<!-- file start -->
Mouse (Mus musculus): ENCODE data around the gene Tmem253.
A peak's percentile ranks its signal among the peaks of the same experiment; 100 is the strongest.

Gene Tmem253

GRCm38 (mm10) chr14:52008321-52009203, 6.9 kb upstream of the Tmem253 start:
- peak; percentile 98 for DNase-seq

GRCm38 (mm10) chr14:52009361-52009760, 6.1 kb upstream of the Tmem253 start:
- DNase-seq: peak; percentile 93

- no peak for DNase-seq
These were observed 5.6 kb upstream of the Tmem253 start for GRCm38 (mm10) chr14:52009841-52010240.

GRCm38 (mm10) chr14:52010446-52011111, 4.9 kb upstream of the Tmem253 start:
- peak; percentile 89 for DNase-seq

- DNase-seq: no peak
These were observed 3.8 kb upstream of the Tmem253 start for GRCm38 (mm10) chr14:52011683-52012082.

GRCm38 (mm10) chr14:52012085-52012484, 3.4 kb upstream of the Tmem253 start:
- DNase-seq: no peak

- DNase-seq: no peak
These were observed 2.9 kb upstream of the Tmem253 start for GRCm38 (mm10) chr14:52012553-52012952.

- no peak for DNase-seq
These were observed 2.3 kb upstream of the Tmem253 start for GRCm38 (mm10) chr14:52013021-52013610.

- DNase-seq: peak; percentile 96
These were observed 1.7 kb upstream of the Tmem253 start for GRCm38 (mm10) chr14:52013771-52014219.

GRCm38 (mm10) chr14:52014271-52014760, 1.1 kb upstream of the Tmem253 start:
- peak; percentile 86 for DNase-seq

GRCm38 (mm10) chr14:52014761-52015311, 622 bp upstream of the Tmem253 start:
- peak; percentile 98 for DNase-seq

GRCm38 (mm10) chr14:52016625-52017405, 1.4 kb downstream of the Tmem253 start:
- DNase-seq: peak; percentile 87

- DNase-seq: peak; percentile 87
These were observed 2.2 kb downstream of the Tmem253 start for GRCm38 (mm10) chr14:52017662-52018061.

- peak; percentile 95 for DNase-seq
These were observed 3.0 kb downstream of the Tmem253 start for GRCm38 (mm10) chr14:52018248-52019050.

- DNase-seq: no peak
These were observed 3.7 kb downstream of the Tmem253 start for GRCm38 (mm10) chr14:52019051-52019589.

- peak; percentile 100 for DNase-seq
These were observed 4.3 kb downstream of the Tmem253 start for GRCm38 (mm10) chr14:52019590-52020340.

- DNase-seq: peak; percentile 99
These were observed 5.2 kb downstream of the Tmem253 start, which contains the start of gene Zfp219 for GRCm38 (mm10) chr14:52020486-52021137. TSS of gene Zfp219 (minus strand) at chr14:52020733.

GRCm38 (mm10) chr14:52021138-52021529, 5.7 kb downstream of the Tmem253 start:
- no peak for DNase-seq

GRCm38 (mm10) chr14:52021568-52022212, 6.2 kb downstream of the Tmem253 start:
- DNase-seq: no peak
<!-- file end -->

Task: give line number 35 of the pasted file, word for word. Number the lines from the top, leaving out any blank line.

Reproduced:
These were observed 4.3 kb downstream of the Tmem253 start for GRCm38 (mm10) chr14:52019590-52020340.